A new partnership between the Peninsula School District and Trillium Employment Services is building a more inclusive community in Gig Harbor for students with disabilities.
A Washington nonprofit organization, Trillium has been helping locate job opportunities for people with intellectual disabilities within their communities since 1983, working in King, Kitsap, Clark and Pierce counties.
The organization has been working in Pierce County for five years and has expanded to the Gig Harbor community and PSD this year, said Alex Blanchard, an employment consultant for Trillium and a Gig Harbor native.
“I just thought it would be such a cool program in Gig Harbor,” Blanchard said. “Gig Harbor is such a supportive community.”
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With previous work experience as a paraeducator for PSD and a sister on the autism spectrum, working with Trillium and in partnership with PSD is a natural fit for Blanchard.
We really have the idea that any of our students can work. Everybody has a skill. Everybody has a strength. We just need to figure out how to teach those skills.
Alex Blanchard, employment consultant for Trillium Employment Services
“We really have the idea that any of our students can work,” she said. “Everybody has a skill. Everybody has a strength. We just need to figure out how to teach those skills.”
Trillium works with PSD’s Community Transition Program (CTP), which provides education, training and support for students age 18 to 21 with intellectual disabilities as they transition from school to the community.
The CTP program is individualized for each student with the goal to help each student achieve the highest level of independence that is possible for them, explained Kelsey Wessinger, a CTP teacher.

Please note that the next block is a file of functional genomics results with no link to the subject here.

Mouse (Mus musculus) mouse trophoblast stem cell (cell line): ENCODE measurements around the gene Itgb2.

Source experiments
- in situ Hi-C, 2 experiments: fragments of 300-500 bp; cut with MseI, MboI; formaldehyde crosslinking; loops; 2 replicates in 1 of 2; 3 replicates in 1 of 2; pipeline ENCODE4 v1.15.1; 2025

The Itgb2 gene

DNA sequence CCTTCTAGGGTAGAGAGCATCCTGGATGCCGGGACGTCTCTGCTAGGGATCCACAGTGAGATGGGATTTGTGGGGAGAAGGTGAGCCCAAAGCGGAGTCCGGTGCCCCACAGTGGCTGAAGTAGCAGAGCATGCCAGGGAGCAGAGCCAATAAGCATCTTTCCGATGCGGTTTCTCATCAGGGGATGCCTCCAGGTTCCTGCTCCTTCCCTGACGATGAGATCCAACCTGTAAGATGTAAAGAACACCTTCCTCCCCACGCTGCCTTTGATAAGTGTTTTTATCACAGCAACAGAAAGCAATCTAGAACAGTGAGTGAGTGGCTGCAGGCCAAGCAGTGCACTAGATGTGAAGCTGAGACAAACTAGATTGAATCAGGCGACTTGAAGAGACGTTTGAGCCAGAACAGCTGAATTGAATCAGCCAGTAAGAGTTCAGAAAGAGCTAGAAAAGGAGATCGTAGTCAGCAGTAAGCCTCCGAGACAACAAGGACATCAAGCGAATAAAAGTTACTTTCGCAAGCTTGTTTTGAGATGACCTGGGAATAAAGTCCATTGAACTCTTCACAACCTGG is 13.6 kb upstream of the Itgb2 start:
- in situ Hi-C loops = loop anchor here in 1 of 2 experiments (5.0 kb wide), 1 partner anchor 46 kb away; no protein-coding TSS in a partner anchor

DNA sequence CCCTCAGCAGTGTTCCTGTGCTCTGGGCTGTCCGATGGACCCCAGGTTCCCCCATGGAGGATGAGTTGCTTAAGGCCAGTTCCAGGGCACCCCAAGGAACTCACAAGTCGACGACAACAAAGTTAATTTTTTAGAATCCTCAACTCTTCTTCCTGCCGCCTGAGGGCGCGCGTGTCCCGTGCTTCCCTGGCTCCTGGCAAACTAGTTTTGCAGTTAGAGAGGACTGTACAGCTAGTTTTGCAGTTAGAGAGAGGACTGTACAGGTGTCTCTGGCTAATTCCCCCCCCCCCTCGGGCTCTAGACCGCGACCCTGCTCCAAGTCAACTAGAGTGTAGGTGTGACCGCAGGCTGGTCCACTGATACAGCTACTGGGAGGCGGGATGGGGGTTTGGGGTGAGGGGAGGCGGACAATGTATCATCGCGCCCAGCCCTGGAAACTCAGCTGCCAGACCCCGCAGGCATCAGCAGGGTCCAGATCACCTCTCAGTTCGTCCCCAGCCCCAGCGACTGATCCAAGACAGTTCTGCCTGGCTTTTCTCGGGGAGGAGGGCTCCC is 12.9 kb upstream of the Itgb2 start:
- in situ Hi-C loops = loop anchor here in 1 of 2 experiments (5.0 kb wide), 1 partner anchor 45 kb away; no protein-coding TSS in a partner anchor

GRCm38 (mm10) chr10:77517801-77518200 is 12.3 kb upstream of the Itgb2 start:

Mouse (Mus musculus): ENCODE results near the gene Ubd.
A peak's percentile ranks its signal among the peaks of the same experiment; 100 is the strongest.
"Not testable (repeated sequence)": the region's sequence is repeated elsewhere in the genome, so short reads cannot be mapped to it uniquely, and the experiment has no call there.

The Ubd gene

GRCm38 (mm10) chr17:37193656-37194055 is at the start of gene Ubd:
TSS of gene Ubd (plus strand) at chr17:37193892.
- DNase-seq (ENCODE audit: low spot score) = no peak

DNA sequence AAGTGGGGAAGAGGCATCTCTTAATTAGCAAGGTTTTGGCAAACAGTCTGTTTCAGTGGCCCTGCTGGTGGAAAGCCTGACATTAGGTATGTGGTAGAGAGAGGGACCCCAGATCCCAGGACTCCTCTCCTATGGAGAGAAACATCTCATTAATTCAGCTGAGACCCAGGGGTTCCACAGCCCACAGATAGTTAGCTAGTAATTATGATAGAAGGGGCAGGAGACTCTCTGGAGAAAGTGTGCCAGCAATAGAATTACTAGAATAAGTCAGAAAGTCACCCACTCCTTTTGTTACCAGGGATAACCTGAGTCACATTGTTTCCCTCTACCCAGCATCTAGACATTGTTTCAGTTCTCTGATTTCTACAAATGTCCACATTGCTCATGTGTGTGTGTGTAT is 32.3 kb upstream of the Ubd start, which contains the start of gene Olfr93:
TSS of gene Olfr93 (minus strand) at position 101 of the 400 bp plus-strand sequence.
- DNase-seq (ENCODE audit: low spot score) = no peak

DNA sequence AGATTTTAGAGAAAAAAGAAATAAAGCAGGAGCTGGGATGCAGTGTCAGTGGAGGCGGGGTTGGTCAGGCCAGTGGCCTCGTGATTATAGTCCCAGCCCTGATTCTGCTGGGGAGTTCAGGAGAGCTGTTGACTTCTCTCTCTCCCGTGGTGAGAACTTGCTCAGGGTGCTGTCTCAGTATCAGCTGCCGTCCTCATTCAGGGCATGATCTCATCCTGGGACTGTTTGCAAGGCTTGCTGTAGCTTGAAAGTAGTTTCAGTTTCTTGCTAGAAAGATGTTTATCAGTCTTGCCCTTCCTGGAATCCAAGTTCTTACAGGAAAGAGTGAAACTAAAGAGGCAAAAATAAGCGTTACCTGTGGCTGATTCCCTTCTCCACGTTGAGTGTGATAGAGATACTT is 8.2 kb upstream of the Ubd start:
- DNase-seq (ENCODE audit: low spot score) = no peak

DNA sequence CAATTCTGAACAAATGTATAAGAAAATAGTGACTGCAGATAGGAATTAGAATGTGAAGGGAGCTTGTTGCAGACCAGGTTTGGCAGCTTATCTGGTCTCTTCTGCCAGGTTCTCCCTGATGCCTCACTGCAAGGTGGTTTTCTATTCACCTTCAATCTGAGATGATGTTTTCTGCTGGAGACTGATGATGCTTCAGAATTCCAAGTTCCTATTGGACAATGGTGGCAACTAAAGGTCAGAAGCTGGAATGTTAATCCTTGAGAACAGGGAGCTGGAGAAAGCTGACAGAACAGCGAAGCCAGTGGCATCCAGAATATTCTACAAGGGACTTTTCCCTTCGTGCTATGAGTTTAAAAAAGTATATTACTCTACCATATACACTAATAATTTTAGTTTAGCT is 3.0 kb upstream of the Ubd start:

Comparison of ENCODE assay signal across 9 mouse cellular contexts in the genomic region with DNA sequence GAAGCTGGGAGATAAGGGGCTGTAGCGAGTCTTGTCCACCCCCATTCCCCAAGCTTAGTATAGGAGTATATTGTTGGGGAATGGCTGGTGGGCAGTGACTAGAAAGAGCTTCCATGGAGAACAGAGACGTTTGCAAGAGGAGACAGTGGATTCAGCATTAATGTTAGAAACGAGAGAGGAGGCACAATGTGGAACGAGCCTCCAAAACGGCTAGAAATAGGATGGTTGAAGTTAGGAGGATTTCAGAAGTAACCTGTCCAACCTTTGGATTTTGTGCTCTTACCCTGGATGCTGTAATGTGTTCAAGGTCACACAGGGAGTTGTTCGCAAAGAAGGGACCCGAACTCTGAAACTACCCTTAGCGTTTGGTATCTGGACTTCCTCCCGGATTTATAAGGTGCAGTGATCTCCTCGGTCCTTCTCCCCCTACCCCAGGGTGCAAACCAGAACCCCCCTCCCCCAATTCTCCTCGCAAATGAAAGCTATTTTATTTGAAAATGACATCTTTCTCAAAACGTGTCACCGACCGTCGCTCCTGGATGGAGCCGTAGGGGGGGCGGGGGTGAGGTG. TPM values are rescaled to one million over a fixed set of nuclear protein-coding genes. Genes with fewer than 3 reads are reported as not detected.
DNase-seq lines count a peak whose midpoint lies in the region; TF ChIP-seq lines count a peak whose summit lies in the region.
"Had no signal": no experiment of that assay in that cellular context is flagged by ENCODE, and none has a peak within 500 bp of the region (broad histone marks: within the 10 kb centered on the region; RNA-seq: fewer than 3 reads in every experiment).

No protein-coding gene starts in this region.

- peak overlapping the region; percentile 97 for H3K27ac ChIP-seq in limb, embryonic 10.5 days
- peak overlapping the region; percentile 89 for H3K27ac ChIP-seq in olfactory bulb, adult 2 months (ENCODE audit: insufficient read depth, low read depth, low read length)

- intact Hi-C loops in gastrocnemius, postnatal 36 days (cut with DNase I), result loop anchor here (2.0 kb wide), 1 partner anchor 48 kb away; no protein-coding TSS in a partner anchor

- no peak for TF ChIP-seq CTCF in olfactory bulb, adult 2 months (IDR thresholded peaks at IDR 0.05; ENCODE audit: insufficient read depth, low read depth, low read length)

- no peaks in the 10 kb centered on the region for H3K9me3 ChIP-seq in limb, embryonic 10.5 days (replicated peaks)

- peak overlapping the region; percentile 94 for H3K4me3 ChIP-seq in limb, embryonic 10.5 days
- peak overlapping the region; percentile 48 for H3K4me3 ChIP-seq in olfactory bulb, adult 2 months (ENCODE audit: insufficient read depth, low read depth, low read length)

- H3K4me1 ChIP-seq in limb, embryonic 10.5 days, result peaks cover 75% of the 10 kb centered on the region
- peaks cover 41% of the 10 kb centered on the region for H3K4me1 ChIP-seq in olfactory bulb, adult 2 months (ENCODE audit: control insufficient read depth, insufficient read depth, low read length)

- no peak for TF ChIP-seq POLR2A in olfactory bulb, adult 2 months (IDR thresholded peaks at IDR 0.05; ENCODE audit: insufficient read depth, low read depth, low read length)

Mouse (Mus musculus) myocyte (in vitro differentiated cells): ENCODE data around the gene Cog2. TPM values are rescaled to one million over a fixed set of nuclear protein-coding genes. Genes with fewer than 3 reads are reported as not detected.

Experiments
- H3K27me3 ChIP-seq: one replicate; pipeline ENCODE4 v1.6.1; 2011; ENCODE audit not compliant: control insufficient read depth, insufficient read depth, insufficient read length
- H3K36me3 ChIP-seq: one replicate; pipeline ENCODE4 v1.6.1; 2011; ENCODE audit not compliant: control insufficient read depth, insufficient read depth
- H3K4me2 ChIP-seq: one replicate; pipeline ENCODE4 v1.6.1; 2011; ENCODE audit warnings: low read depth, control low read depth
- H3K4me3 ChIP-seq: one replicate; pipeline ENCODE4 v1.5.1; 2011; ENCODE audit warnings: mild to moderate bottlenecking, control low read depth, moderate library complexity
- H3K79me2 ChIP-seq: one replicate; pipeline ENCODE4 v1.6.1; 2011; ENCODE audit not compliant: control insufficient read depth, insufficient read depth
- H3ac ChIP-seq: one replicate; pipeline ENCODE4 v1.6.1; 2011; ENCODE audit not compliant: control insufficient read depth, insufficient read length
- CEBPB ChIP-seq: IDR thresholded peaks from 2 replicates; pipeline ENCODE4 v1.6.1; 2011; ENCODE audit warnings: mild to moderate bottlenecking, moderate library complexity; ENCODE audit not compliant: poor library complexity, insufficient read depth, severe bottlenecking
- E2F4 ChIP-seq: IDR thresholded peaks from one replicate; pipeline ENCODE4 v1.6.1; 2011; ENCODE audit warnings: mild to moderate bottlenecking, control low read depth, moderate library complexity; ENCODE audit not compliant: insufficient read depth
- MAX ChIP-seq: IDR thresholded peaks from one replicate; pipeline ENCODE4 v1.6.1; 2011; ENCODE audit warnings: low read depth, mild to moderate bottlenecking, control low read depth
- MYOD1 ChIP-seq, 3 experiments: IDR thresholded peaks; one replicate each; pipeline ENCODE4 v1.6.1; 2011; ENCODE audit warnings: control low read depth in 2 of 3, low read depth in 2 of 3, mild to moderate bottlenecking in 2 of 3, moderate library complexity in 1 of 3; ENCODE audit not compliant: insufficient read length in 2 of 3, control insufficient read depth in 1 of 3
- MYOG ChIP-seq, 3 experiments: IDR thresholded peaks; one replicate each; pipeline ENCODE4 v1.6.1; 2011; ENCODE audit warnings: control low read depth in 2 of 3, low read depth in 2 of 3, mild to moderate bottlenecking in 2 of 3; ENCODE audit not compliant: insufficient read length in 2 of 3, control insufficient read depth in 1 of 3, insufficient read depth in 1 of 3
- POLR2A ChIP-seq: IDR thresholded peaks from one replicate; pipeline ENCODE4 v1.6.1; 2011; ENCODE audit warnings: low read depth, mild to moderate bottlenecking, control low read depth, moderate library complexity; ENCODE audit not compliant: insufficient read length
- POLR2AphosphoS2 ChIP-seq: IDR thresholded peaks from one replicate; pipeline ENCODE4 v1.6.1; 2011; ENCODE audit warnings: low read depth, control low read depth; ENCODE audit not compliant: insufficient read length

“We look at their strengths and skills and try and guide them to their job choices,” Wessinger said.
There are four CTP students from Gig Harbor in the School to Work program who will be working with Trillium this year to find employment.
Trillium plays a big part in finding employment for our students and supporting our students. Trillium is meeting us in our classes (and) they’re meeting our students in job sites.
Kelli Talent, senior Community Transition Program teacher for Peninsula School District
School to Work was created to bridge the gap from children services to adult services, Blanchard explained.
“It’s a way that the whole support team can stay together,” she said.
The School to Work program takes place over the last three years of the student’s academic years, transitioning from a school focus to a community focus to teach skills for adult living and independence, said Kelli Talent, the senior CTP teacher.
“Trillium plays a big part in finding employment for our students and supporting our students,” Talent said. “Trillium is meeting us in our classes (and) they’re meeting our students in job sites.”
CTP helps students gain work experience and build their resumes through volunteer opportunities that students can transfer to employment opportunities as they begin to transition out of the program. These volunteer opportunities include positions in the district — such as a library page at Artondale Elementary or custodial work at both Artondale and Henderson Bay High School — and other positions are in the community, including the Harbor History Museum, Peninsula Paint Company and Minterbrook Oyster Company.
Trillium begins working with these students during their final year in CTP, spending the first several months of the school year performing assessments and meeting with the students to identify their employment goals.